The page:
Saturday, July 21, 2012

The Last Safari - The Phenomenon Ernest Hemingway

Ernest Hemingway on safari, Africa. January, 1934
© Ernest Hemingway Photograph Collection
He was one of the most successful and best known American authors of the 20th century. He also was a journalist, war reporter, foreign correspondent. Four times he was married, for most of the time of his life he was a heavy drinker, and he had a passion for big game hunting in Africa. For his novell 'The Old Man and the Sea' - you know the story with the fisherman catching this once in a lifetime big fish and loosing it again to the sharks - Ernest Hemingway received both the Pulitzer Prize as well as the literature Nobel Prize. On July 21, 1899, Ernest Hemingway was born in the small town of Oaktown, Illinois.

After high school Hemingway reported for a few months for The Kansas City Star, before leaving for the Italian front to enlist with the World War I ambulance drivers. In 1918, he was seriously wounded, for which he received the Italian Silver Medal of Bravery, and returned home. His wartime experiences formed the basis for his novel 'A Farewell to Arms'.

In 1922, Hemingway married Hadley Richardson, the first of his four wives. The couple moved to Paris, where he worked as a foreign correspondent, and fell under the influence of the modernist writers and artists of the 1920s "Lost Generation" expatriate community. The 'Sun Also Rises', where he tells the story of a group of American and British expatriates who travel from Paris to the Festival of San Fermín in Pamplona to watch the running of the bulls and the bullfights, was published in 1926. One year earlier, in 1925 Hadley learned Hemingway was involved with another woman, Pauline Pfeiffer, and she divorced him the following year.

In 1927, Hemingway married Pauline Pfeiffer. During the early 1930s the couple spent the winters in Key West and summers in Wyoming, where Hemingway found "the most beautiful country he had seen in the American West" and hunting that included deer, elk and even grizzly bear. In 1933 Hemingway and Pauline went on safari to East Africa. The 10-week trip provided material for 'The Green Hills of Africa', as well as for the short stories "The Snows of Kilimanjaro" and "The Short Happy Life of Francis Macomber".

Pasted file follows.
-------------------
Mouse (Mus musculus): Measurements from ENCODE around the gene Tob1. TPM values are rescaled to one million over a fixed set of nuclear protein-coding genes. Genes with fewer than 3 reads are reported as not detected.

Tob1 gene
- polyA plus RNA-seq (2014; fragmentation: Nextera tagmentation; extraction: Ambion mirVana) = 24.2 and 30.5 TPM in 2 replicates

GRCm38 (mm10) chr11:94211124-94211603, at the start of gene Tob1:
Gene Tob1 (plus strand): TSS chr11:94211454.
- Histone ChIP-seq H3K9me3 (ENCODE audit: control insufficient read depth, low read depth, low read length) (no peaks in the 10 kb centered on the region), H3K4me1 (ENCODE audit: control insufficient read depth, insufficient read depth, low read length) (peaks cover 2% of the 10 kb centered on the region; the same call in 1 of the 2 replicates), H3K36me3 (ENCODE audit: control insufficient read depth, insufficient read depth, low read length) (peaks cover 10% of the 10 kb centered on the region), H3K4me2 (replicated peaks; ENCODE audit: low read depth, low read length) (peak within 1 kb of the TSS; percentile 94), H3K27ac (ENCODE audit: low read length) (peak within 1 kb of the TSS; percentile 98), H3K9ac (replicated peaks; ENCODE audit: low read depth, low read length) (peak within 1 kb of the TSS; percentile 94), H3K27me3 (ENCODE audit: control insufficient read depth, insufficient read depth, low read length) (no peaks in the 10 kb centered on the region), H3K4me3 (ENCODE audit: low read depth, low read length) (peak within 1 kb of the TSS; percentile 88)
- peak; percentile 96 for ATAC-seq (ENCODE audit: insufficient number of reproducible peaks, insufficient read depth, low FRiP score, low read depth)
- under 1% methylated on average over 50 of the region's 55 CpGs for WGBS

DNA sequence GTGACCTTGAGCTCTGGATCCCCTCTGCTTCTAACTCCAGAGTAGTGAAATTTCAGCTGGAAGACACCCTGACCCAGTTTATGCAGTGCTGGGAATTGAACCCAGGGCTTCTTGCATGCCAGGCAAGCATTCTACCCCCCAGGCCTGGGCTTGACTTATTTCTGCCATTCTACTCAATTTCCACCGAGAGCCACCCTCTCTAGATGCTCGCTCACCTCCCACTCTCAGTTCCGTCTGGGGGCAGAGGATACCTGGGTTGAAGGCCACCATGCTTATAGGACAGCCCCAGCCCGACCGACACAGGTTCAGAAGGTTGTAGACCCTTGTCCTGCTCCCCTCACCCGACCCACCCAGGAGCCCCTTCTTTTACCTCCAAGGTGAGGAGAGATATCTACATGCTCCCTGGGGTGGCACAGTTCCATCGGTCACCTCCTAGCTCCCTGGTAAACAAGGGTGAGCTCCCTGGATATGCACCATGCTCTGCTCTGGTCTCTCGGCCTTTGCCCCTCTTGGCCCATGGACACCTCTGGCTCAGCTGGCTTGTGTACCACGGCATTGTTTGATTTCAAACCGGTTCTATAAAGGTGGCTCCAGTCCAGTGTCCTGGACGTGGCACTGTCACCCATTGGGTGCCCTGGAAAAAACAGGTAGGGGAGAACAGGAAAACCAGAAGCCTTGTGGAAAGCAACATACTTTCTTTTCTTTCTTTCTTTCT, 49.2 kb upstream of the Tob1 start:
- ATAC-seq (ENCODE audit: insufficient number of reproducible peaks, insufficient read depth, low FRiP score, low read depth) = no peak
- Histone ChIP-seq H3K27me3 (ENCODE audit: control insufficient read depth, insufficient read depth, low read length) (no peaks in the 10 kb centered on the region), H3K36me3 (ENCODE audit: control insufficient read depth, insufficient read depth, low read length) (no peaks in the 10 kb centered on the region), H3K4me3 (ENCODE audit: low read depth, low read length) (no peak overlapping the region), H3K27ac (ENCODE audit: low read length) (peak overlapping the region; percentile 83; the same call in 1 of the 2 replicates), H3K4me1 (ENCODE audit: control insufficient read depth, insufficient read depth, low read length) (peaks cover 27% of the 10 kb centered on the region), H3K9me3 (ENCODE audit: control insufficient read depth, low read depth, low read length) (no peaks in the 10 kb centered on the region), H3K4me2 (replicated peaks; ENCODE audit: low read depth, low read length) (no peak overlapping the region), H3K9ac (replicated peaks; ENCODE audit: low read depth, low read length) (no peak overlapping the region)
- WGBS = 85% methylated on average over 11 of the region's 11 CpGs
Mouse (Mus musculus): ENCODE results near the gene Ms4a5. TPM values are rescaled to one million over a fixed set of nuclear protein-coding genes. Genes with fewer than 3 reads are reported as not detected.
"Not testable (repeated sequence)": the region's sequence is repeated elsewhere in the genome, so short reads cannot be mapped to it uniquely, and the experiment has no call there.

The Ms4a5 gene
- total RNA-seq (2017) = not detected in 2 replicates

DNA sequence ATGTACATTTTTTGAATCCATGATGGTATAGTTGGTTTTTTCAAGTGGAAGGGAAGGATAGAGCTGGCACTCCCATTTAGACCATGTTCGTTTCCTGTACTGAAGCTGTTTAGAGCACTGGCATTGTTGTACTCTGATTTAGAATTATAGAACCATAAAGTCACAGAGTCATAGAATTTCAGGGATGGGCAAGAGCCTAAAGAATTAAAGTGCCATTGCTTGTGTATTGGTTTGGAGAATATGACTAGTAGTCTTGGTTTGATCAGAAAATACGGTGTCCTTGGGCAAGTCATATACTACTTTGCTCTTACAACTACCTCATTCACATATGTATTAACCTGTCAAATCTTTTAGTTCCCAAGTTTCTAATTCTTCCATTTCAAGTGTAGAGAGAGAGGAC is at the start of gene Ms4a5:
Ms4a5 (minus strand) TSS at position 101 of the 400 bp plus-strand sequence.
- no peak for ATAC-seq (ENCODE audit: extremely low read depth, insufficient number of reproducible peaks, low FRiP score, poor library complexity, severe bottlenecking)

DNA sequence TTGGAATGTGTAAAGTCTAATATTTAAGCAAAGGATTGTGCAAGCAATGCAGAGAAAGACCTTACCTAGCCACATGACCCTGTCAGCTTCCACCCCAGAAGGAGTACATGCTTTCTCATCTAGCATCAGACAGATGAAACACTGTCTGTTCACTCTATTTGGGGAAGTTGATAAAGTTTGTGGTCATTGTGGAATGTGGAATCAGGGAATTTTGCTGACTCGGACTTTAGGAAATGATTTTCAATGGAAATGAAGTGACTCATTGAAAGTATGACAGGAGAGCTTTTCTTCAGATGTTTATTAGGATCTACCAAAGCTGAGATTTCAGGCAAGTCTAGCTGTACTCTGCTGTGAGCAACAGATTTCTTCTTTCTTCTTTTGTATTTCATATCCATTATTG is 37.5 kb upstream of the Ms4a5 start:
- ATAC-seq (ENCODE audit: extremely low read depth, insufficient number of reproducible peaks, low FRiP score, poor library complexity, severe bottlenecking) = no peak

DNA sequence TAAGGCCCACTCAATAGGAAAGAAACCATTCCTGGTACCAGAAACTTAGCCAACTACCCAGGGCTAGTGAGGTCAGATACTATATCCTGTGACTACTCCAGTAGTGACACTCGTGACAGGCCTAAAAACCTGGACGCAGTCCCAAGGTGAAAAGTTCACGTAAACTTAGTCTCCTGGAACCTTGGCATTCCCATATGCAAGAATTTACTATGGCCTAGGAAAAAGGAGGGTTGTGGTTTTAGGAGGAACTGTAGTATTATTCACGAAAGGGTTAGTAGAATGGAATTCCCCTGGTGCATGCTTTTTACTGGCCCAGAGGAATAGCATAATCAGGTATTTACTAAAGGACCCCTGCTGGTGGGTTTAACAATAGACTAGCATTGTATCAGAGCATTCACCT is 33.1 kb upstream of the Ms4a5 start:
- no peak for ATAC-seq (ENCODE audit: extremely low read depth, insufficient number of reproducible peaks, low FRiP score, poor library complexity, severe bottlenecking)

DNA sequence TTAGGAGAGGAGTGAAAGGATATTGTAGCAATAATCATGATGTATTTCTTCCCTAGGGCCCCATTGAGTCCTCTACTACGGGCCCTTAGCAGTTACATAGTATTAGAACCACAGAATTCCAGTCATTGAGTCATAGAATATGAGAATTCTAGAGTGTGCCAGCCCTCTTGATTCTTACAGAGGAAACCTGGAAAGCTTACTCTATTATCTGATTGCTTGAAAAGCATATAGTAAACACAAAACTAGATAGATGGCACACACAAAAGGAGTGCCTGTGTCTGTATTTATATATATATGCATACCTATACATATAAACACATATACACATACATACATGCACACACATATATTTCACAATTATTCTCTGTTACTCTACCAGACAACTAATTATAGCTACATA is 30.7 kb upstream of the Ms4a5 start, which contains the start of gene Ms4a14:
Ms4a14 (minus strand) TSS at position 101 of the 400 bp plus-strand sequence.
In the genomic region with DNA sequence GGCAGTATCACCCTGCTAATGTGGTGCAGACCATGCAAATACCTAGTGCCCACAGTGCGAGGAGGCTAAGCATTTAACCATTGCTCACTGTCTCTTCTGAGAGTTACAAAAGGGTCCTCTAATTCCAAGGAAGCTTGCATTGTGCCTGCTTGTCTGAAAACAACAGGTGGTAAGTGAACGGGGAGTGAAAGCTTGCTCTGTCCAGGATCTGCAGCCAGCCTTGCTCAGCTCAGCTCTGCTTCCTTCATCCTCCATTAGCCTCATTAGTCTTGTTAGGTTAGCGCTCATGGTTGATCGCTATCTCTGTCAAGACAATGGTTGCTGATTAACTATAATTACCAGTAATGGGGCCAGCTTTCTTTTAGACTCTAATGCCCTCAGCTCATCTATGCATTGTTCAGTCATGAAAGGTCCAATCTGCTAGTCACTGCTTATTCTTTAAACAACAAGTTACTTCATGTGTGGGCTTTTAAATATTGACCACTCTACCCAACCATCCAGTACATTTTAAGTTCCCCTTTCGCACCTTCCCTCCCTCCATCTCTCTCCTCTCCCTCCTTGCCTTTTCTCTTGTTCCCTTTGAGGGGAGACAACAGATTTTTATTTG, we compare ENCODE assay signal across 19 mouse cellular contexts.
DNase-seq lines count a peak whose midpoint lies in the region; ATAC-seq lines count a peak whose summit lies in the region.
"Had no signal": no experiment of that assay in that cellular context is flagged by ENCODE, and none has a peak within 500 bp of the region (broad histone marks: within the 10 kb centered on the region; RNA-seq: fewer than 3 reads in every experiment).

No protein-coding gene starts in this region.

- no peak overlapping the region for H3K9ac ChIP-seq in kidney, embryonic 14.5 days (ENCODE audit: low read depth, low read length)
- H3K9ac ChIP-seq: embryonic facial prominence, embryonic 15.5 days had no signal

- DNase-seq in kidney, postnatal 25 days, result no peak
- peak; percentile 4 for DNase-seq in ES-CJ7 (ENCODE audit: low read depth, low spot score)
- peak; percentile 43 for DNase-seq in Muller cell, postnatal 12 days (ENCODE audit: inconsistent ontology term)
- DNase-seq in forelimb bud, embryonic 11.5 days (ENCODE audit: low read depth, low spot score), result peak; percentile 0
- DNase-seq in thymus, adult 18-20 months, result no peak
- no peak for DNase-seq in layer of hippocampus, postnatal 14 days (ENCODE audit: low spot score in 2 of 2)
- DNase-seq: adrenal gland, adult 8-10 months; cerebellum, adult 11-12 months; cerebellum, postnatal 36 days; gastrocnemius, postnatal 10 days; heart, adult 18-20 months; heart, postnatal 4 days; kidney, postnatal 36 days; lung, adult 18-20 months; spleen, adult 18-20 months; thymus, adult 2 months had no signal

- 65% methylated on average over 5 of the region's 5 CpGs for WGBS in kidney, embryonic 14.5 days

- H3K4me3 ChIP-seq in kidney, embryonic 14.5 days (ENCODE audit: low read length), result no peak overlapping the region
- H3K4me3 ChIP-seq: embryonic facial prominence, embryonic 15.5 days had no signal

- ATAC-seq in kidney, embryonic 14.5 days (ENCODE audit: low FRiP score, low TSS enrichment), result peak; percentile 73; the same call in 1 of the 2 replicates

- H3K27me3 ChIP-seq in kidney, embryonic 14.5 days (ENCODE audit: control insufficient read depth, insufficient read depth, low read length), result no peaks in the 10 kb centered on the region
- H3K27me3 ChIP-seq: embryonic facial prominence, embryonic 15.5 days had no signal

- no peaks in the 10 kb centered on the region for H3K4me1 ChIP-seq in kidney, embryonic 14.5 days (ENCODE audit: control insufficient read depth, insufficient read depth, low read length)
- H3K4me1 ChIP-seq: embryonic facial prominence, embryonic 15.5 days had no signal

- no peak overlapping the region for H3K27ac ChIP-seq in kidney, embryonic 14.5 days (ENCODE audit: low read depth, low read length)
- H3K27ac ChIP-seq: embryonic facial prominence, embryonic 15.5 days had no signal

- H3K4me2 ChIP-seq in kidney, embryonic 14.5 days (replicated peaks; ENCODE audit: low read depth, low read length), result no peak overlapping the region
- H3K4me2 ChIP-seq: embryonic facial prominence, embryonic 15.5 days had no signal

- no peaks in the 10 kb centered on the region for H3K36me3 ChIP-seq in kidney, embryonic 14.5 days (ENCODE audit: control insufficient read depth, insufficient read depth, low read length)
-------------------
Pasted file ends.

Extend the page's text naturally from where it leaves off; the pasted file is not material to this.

But, the couple was divorced after Hemingway returned from the Spanish Civil War, where he had acted as a journalist, and after which he wrote his most famous novell 'For Whom the Bell Tolls'. Hemingway first met his third wife Martha Gellhorn during a 1936 Christmas family trip to Key West. Both travelled in Spain together to cover the Spanish Civil War.  Martha and Hemingway lived together off and on for four years, before marrying in December, 1940. Increasingly resentful of Gellhorn's long absences during her reporting assignments, Hemingway wrote to her in 1943: "Are you a war correspondent, or wife in my bed?" After four contentious years of marriage, they divorced in 1945.

In 1946 Hemingway got married for a forth time with Time magazine correspondent Mary Welsh. Shortly after the publication of 'The Old Man and the Sea' in 1952, a story that he wrote in only eight weeks timw, saying that it was "the best I can write ever for all of my life", Hemingway went on safari to Africa, where he was almost killed in two successive plane crashes that left him in pain or ill-health for much of the rest of his life. In 1959 he finally moved his residence from Cuba to Ketchum, Idaho, where he committed suicide in the summer of 1961.


At yovisto you might watch Sir Christopher Ondaatje, OC, OBE, author, publisher, explorer, philanthropist and Macquarie University Writer in Residence discusses his book "Hemingway in Africa: The Last Safari".



References and further Reading:

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